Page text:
After another lovely train ride, this time through the lush hills and mountains that connect France and Switzerland, we arrived in Geneva, a town of tradition, horology, and world-class cuisine. Our first stop? The lovely old town and a dinner at a restaurant renowned for its exquisite cheeses. We ate the most indulgent fondue, drank crisp white wine, and watched the sunset over the lake—an experience we will never forget. Afterwards, we took a nightcap at a rooftop bar to watch the iconic Jet d’Eau shoot into the air.
The great thing about Geneva is that it’s the ideal homebase from which you can explore nearby places. On our second day, we hopped on a train that would be one of the most breathtaking journeys through villages and majestic mountains. After an hour and twenty minutes, we arrived in Montreux—yes, the Montreux of Jazz festival fame! It’s no surprise that so many wonderful musicians assemble here each year. The town is a surprising cultural hub of art and music nestled in the tranquil atmosphere of the Alps. From Montreux you can take a tram to Rochers de Naye, which is the highest point of the mountains nearby and offers an incredible view. Trams run back to Montreux hourly, so make sure you plan your return!
On our final day in Switzerland, we ventured to Lausanne, a beautiful city just an hour away from Geneva. Our fondest memory there was of the Lavaux Vineyards, a UNESCO World Heritage site that makes up 32 square kilometers (12 square miles) and produces wonderful white wines, mostly from the Chasselas grape. Do a tasting, explore the cellars, and above all, drink a glass while admiring the rolling hills covered in grapevines.
Here’s what to eat: Lake Geneva perch, Swiss pastries like tartelette aux abricots, or Longeole, a Geneva sausage dish.
Our insider tips for amazing experiences
- Make use of the small trains that run from the Old Port to various parts of the city. We also loved exploring on scooters and bikes—it makes you feel like you’re one with the place!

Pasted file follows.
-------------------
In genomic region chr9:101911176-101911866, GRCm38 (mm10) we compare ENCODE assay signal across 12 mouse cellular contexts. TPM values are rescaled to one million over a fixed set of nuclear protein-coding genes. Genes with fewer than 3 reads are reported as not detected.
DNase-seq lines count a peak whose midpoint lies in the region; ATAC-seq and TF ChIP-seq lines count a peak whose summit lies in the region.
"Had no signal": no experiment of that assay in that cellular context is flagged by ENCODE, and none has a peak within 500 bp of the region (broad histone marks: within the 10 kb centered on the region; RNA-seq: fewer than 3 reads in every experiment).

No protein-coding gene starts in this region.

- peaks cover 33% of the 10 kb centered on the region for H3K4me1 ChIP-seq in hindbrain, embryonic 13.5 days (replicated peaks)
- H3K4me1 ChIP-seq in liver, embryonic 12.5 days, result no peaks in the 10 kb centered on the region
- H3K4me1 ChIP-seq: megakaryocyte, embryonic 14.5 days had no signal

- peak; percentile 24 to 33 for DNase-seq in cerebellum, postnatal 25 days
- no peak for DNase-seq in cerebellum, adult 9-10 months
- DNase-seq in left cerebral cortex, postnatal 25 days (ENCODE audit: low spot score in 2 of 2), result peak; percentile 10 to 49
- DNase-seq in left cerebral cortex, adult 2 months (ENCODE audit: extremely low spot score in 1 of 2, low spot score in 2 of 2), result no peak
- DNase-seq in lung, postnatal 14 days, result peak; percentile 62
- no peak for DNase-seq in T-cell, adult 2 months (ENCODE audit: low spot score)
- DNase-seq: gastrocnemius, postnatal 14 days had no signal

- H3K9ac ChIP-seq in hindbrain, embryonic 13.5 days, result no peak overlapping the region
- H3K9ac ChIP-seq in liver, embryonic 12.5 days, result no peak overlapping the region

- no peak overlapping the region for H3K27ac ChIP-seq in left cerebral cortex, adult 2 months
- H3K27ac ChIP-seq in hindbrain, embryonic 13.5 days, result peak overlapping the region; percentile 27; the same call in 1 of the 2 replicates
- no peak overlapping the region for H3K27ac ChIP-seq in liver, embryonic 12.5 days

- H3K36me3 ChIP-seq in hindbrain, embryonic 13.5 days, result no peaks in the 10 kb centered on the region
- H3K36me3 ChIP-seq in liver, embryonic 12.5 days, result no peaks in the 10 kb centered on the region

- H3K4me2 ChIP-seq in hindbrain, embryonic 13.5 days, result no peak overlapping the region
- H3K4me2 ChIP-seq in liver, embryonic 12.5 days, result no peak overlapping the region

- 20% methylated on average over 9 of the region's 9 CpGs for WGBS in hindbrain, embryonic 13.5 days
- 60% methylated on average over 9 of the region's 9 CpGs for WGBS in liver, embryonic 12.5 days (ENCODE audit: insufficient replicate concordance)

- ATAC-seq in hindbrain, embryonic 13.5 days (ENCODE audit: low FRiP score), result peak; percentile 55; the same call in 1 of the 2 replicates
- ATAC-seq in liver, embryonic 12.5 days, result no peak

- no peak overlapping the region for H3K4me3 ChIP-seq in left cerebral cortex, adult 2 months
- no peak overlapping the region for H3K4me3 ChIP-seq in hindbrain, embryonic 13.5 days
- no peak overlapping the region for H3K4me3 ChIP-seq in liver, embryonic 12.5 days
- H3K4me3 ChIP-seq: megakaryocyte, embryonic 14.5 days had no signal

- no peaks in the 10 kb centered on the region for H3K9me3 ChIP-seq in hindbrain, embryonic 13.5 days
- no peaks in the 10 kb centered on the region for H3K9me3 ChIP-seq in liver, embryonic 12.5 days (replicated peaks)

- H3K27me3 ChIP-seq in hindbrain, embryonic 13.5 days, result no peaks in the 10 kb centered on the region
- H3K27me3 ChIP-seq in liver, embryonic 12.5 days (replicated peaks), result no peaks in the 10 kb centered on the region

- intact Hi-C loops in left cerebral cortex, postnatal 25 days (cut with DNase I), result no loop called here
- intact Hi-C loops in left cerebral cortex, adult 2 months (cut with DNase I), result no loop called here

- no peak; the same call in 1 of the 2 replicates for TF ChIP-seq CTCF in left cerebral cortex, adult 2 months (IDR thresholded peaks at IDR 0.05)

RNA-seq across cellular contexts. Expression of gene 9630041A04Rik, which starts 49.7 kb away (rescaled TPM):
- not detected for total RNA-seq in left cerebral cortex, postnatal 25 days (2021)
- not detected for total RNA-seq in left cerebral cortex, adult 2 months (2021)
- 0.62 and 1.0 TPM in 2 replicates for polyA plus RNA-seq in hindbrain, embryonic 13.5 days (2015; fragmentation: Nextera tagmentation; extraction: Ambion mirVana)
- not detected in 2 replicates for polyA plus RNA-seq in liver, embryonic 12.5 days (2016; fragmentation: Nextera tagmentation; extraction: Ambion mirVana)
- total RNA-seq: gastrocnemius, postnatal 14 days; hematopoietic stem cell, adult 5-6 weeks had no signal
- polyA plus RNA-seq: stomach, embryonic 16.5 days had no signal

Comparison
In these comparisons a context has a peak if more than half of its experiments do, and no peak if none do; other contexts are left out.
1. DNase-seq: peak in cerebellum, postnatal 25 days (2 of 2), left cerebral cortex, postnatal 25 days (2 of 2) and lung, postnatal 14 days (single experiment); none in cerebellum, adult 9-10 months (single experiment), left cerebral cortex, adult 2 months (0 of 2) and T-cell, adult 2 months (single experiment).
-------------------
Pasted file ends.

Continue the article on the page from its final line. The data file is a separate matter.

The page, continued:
- After Mucem, check out the Fort Saint Jean next door. There’s a panoramic view that’s lovely at sunset.
- Don’t forget hiking! Marseille might not be known for its hikes, but there are many just beyond the city limits, especially on the hills overlooking the sea.
- In addition to the day Vercingetorix show, there are also night shows, which give a totally different vibe. Think about which option is most interesting to you!
- If the planning works, try to come during the Grand Spectacle de Reconstitutions Historiques, an amazing opportunity to immerse yourself in history and witness exciting performances.
Geneva, Lausanne, and Montreux
- A scenic stroll along Lake Geneva is a must. Make sure to get lots of lakefront time!
- The United Nations has a big office in Geneva. You can take a tour of the building, which is fascinating.
- Consider buying a 2-day interregional pass that gives you transport access in areas around Geneva. This includes buses, trains, trams, and ferries.
- The Montreux promenade is legendary—it really is worth seeing.
- Do you love the Olympics? The Olympic Museum in Lausanne is for you.